“I don’t think students comprehend the reality that they can be electrocuted and killed, or start a fire,” said Chief Bradley.
Aside from starting fires or facing potential electrocution, Bradley said the challenge could also cause damage to electrical wiring behind walls, which could allow fires to burn within the walls undetected and endanger everyone in the building.
“Social media elevates it,” Bradley added. “They see it online, they see someone do it, they start laughing, they run away and no one gets hurt and they assume the same will happen when they do it, so they think it’s funny to do it in a classroom.”
“Parents need to talk to their children and tell them if you see this stuff, don’t try to imitate it.”
Virginia Senate Votes in Favor of ‘Red Flag’ Gun Bill
- Virginia’s Senate passed a “red flag” law, which allows law enforcement to temporarily take firearms away from an individual who is deemed a threat to themselves or others.
- The vote was close and fully along party lines, with 21 Democrats voting in favor and 19 Republicans voting against it.
- Democrats believe the law will prevent gun violence in the state, but Republicans see it as a threat to the Second Amendment.
- The vote happened just a few days after a large, and mainly peaceful, pro-gun rally was held in Virginia’s capital, Richmond.
- The bill still has to go to the state’s House of Delegates, which has a slight Democratic majority.
Red Flag Law Passes Senate
Virginia’s State Senate narrowly passed a bill Wednesday allowing law enforcement to temporarily confiscate firearms from someone deemed a threat, commonly referred to as a ‘red flag’ law.
The tight vote was strictly along party lines, with all 21 Democrats in the Senate voting yes, and 19 Republicans voting no. The bill, SB 240 specifically states that a law-enforcement officer or attorney can apply for an emergency substantial risk order. This order would “prohibit a person who poses a substantial risk of injury to himself or others from purchasing, possessing, or transporting a firearm.”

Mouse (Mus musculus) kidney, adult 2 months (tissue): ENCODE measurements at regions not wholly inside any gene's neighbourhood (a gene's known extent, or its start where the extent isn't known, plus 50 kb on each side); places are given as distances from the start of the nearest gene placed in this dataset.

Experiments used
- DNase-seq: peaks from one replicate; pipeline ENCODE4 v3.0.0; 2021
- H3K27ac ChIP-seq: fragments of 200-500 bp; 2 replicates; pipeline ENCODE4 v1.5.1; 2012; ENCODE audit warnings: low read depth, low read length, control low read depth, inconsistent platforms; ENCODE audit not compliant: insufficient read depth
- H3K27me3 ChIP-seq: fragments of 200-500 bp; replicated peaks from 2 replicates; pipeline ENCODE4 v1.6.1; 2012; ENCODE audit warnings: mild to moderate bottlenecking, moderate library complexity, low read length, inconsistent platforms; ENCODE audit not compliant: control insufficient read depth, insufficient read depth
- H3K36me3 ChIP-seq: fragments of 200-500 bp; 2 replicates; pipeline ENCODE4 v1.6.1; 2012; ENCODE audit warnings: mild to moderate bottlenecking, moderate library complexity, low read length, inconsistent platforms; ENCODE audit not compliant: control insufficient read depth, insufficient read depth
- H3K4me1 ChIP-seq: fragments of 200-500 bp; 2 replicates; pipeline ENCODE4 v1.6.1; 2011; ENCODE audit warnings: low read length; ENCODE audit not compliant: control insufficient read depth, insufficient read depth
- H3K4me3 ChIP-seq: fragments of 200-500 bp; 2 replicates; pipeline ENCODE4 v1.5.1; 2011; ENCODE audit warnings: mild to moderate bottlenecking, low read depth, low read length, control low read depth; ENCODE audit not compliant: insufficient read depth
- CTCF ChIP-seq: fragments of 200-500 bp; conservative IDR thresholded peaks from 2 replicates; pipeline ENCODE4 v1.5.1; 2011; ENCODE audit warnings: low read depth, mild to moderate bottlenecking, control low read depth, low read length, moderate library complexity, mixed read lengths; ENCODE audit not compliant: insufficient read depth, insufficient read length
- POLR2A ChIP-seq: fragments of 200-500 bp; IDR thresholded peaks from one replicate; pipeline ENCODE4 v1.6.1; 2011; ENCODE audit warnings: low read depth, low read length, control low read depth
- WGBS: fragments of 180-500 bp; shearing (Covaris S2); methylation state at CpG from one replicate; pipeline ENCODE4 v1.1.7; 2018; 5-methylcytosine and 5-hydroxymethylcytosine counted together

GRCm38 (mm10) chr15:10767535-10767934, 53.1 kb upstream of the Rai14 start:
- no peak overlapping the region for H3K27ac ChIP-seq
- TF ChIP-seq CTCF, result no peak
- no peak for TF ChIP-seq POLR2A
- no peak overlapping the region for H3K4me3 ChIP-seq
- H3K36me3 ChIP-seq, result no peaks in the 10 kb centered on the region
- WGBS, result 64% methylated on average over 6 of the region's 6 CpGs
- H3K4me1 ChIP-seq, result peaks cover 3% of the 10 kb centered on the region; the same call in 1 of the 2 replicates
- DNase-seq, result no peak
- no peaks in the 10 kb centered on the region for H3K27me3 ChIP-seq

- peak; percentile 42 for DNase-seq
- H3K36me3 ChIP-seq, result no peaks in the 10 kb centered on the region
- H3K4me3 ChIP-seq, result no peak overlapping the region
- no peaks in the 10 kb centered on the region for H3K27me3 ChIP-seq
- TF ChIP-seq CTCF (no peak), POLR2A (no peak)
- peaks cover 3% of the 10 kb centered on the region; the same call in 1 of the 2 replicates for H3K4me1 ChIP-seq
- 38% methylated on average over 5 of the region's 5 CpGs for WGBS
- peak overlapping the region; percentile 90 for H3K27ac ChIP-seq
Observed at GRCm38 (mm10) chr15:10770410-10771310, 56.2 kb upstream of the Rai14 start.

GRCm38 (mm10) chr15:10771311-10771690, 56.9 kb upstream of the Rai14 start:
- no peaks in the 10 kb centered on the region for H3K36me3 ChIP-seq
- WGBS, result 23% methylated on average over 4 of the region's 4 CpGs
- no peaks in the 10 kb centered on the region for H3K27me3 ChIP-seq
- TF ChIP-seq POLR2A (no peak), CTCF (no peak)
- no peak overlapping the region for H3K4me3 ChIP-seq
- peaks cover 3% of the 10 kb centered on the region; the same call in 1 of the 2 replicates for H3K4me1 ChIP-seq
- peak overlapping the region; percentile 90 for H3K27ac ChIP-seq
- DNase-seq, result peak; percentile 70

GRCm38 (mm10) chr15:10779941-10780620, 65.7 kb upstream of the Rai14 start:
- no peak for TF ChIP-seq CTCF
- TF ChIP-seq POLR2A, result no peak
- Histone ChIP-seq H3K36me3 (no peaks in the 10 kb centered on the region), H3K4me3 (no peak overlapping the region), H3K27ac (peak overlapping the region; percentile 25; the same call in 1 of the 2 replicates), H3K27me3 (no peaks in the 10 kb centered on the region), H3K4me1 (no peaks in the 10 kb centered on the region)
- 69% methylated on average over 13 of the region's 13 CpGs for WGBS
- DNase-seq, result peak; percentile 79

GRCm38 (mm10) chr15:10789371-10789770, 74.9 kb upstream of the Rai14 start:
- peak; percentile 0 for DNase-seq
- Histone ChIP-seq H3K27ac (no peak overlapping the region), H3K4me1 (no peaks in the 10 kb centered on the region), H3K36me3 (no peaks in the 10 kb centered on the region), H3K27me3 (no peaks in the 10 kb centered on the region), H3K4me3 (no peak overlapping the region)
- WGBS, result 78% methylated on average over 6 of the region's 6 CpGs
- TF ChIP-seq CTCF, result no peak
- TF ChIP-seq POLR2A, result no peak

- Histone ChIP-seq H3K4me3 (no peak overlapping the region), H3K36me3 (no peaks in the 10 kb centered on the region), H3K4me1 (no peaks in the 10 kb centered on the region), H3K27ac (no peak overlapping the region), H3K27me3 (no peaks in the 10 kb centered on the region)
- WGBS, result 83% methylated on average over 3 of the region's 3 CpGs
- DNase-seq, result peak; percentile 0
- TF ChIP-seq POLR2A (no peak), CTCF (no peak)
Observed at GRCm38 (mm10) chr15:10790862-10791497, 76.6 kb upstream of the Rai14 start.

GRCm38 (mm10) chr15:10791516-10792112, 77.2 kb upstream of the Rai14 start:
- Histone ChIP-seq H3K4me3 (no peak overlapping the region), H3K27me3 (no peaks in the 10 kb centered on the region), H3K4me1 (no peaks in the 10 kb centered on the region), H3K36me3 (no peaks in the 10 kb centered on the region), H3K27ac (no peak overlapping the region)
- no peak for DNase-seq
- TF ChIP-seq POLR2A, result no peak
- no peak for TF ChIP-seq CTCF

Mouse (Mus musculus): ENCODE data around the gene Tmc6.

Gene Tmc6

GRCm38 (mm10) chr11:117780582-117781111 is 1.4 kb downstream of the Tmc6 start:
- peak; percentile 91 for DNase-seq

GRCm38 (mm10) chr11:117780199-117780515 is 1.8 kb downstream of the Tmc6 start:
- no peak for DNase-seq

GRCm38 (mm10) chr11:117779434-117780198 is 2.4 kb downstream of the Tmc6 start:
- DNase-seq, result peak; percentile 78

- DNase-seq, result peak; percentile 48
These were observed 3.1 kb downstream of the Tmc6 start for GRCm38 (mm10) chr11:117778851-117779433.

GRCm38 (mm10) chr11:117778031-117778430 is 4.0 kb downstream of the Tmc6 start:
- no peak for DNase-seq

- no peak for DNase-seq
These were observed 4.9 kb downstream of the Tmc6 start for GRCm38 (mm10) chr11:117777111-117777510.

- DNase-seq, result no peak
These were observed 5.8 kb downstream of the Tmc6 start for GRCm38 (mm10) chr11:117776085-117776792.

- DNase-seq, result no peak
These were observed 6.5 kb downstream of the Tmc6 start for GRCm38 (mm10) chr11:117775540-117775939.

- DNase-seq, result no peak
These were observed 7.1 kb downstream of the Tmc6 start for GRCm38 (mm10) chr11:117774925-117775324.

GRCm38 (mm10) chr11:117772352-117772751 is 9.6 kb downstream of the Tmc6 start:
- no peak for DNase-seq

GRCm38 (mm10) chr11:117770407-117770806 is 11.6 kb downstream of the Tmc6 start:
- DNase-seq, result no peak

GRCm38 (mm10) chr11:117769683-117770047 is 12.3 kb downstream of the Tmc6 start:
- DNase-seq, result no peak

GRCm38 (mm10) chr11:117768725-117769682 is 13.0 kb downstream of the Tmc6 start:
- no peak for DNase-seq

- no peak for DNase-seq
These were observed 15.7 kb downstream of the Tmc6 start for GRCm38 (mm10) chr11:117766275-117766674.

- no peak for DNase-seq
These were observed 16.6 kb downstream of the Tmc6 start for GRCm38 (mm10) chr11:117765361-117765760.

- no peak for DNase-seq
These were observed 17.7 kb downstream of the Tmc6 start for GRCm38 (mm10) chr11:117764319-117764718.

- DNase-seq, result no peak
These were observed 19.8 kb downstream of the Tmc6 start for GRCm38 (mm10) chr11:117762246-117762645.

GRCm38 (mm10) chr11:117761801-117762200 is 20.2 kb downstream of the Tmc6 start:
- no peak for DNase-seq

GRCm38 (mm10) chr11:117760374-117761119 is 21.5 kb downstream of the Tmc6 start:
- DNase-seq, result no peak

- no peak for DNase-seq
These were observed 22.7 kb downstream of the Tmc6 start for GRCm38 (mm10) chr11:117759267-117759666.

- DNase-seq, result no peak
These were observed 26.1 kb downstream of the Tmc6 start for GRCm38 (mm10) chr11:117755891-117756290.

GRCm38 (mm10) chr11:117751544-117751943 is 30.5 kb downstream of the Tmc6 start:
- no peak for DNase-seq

If that order is issued, a judge or magistrate can issue a search warrant allowing for firearms to be temporarily removed from that person. Democrats in Virginia have long been fighting for gun-control measures to be passed. They stand behind SB 240 because they believe it will lead to fewer mass shootings and other forms of gun violence in general.
State Sen. Janet Howell (D-32) tweeted that she believes this bill will prevent crime.
Sen. George Barker (D-39) first introduced the bill. According to the Washington Post, he said it moved the state in “a positive direction” and the law could “protect lives and reduce violence in Virginia.”
State Democrats are not alone in supporting this measure. Nationally, red flag laws generally have a lot of support from the public. According to an August 2019 study from APM Research Lab, Americans are generally in favor of these kinds of legislation.
The study found that 77% support family initiated orders and 70% support police initiated orders. Even when it comes to political parties, both a majority of Republicans and Democrats support it. Gun owners also support it, though by a lesser margin, with 67% of the demographic supporting family initiated orders and 60% supporting police initiated ones.
Still, Virginia’s Senate Republicans were strongly opposed to the measure. They believed it was a heavy infringement on peoples’ right to bear arms.
“Each legislator that votes in favor of this bill in my opinion is a traitor to Virginia, a traitor to the Second Amendment and a traitor to our constitutional freedoms,” said Republican Sen. Amanda Chase (D-11).
The NRA called SB 240 an “unnecessary attack on Second Amendment rights.”
Pro-Gun Rally and What Happens Next
SB 240 is one of many gun control laws Virginia is working on passing. This Senate vote came just a few days after a major pro-gun rights rally happened in Richmond, Virginia’s capital city.
Virginia Governor Ralph Northam declared a state of emergency ahead of Monday’s event, and guns were not allowed at the rally, largely over fears that there could be a repeat of what happened in Charlottesville in 2017.
According to reports, about 22,000 people attended the rally, which remained largely peaceful. No violence was reported, though some extremist groups were present.